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Full disclosure: I received a free copy of The Little Book of Thin from Perigee Trade in exchange for an honest review.

I found it really difficult to review this book. On the one hand, I was happy to see a list of what to do and what not to do in terms of healthy eating, but I also felt like a lot of her advice was questionable and even condescending at times. Let me just say, I’m happy I got this book for free because I would not have been happy if I’d paid for a book that took this attitude, and I certainly would not pay an RD to talk to me like this or to tell me I’m no longer allowed to even think about eating many foods with good nutritional value.

I’d really like to break down all the issues I had with the book, but then I’d be basically giving away all of Ms. Slayton’s advice for free. So let me just discuss my few biggest issues. I want to preface this by saying that at one point, I thought about becoming a dietitian, and I did take a few introductory classes in college, including a seminar on how careful you need to be when giving nutritional advice. I am by no means an expert, just someone who is extremely interested in the field of nutrition.

1. Ms. Slayton advises that we avoid fruit nearly altogether. I’m sorry, but I have difficulty taking anybody seriously if they think fruit is the enemy. Let me tell you, nobody ever got fat eating apples and oranges. Maybe apple pies and Orange Julius, but not pure, unadulterated fruit.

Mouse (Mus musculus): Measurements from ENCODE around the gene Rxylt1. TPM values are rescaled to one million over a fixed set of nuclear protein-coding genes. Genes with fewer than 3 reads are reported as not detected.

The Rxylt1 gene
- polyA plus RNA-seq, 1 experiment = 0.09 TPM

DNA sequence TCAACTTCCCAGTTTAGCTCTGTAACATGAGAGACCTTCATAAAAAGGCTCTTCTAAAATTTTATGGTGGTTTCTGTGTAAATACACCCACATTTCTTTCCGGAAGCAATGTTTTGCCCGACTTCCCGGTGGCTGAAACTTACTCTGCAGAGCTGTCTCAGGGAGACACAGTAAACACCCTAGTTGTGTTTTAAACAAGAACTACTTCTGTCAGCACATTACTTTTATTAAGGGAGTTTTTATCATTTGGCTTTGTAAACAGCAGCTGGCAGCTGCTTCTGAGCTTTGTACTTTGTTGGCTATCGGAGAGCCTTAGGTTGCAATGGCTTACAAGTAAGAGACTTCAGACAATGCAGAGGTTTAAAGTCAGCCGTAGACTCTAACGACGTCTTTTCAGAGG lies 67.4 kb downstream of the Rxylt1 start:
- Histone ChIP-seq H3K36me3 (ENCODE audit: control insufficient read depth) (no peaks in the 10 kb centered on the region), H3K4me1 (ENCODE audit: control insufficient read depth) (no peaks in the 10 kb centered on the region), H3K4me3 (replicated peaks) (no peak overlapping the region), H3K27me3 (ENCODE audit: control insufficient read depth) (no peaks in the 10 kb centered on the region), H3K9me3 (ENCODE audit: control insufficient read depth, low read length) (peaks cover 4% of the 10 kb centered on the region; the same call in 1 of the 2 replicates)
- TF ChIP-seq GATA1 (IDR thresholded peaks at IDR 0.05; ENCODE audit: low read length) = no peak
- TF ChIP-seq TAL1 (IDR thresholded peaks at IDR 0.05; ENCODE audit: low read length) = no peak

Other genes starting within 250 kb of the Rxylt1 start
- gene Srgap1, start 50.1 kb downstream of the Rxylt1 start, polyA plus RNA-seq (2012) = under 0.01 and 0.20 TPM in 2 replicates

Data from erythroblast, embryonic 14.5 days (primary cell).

2. She suggests that we bore ourselves thin by limiting ourselves to one or two choices per week. I don’t know about you, but if every lunch is a kale salad, every snack is 12 walnut halves, and every dinner is poached salmon, I’m going to boycott that diet on about day three.
3. She states that it’s important to plan for what we’re going to eat at our friends’ parties. “What if your friend serves risotto,” she asks, as if ingesting a reasonable portion of carbs is going to suddenly make you gain twenty pounds. Parties should not be stressful. Eat what you want for that one night. Eat well the next day. You’ll live. If you become that person who constantly turns their nose up at everything their friends cook, you’ll soon have no friends. I guess then at least you won’t have to worry about what you’re going to eat at parties.

Those aren’t all my concerns. I don’t really want to get started on the questionable pre-vacation advice or the sometimes condescending tone she takes. Instead, I’ll move on to what I did like.

1. Meal planning has gotten me through some intense takeout cravings. On Saturday, I make a list of everything I’m going to cook the next week. On Sunday, I shop and prep. There’s no excuse for ordering out when you have all that fresh food in the fridge waiting to be cooked. I did appreciate that planning is at the forefront of her advice.
2. Finally, someone agrees that we don’t need to worry about how many calories we’re getting from veggies. In this plan, non-starchy veggies are basically a free-for-all. Go ahead and eat all the celery, broccoli, carrots, and asparagus you want. (Good, because I already do!)
3. The holidays chapter was really nice. Sometimes we do need to be reminded that we don’t need to stuff our faces with two pounds of butter on Thanksgiving and Christmas just because it’s traditional. And if we do, we just need to dust ourselves off, put in some cardio, and do better tomorrow. 

So all in all, I’m kind of ambivalent about The Little Book of Thin. It’s far from the best nutritional advice I’ve been given, but it’s also far from the worst. I think the important thing with any diet plan or nutritional guide is to customize it to your specific situation. No diet is one size fits all. If it sounds questionable, don’t do it. If it sounds like it will work for you, give it a try. You’re not locked into one plan for the rest of your life, either. I’m taking some of Ms. Slayton’s advice this week when I do my grocery shopping. If it works and I feel healthier, great. If not, there’s no harm in trying. There’s always next week.


[also posted here]

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